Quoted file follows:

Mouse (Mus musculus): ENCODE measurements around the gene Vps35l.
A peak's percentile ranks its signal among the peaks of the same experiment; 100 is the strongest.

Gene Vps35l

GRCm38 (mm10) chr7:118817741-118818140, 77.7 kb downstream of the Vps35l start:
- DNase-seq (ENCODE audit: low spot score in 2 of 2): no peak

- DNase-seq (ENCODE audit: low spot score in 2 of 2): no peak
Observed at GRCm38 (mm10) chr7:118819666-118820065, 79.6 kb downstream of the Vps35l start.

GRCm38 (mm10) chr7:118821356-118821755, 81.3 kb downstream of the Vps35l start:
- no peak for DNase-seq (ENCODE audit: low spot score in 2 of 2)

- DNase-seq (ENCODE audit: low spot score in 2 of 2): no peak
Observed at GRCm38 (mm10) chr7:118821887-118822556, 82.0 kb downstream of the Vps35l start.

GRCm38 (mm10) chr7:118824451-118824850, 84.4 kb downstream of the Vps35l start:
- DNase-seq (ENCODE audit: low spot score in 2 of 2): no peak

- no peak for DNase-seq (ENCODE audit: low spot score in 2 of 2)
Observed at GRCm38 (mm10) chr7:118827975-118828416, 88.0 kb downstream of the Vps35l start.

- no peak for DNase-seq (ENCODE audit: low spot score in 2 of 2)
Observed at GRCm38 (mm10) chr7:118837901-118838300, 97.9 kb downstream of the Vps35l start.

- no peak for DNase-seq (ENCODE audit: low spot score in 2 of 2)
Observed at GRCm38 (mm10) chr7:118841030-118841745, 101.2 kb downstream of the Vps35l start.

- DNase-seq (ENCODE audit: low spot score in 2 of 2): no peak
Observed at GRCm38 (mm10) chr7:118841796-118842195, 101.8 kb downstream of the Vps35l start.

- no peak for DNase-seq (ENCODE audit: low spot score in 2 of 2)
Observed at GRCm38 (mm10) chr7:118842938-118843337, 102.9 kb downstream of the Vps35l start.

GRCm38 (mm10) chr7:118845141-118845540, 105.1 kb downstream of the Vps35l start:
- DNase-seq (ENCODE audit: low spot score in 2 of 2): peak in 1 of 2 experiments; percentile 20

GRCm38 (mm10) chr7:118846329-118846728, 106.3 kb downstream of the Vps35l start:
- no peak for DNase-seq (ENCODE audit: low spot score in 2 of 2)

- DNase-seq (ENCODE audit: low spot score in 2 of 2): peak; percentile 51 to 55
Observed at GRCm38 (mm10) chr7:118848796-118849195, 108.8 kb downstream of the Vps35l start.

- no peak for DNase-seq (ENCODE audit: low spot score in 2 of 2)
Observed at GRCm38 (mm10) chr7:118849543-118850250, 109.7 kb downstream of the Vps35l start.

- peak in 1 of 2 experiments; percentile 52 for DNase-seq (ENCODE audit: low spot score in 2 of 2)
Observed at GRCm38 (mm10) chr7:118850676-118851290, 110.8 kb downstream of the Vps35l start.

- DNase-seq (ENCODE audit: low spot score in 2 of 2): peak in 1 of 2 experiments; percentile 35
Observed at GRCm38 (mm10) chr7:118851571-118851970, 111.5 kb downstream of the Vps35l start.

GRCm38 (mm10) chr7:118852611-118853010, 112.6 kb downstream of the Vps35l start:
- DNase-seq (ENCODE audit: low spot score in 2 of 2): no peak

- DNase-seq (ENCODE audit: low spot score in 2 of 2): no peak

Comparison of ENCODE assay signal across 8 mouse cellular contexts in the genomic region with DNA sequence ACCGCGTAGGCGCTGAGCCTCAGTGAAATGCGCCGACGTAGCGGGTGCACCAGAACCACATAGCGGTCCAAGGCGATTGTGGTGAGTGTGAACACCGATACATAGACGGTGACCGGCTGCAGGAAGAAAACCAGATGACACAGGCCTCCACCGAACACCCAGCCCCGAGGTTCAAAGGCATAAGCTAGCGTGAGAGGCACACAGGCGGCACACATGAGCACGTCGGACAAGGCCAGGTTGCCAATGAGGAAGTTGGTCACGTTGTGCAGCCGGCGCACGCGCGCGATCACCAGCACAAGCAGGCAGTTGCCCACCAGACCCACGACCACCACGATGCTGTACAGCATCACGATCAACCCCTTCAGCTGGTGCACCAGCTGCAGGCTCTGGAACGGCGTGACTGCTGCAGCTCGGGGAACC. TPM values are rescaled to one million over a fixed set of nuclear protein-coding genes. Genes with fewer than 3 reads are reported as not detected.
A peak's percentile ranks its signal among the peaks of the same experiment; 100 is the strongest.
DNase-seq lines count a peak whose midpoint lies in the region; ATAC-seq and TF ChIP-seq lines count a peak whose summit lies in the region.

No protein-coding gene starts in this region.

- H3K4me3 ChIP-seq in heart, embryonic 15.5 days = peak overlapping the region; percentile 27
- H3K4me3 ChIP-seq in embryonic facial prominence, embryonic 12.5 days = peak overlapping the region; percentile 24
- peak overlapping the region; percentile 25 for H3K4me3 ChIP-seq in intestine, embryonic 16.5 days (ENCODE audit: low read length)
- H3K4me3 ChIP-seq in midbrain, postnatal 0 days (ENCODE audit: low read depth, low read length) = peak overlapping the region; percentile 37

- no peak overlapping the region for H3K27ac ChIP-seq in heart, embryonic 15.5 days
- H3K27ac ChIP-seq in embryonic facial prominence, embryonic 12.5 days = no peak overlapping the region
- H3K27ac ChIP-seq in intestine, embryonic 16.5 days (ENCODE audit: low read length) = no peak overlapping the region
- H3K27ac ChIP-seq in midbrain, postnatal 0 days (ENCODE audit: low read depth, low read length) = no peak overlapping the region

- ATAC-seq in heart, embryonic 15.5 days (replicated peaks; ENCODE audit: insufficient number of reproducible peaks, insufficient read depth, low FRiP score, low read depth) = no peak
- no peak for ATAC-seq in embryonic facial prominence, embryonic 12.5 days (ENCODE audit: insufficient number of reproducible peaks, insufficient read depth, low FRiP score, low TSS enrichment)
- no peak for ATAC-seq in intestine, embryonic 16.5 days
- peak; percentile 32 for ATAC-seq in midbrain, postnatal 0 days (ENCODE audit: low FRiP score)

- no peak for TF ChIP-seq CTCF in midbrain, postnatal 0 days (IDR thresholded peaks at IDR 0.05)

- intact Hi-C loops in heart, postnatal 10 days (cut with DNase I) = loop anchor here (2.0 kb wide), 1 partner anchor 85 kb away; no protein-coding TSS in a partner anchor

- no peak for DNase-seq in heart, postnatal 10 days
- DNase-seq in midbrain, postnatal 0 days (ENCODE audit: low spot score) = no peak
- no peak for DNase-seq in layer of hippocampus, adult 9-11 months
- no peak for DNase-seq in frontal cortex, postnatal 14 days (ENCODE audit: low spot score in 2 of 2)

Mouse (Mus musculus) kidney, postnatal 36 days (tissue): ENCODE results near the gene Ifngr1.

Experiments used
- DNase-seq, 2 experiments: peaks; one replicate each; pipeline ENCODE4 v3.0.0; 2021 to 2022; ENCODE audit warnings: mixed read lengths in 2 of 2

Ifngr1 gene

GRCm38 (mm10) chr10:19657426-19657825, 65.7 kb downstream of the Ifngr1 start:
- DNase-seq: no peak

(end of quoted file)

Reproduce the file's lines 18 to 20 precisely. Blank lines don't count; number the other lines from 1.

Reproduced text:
- no peak for DNase-seq (ENCODE audit: low spot score in 2 of 2)
Observed at GRCm38 (mm10) chr7:118841030-118841745, 101.2 kb downstream of the Vps35l start.

- DNase-seq (ENCODE audit: low spot score in 2 of 2): no peak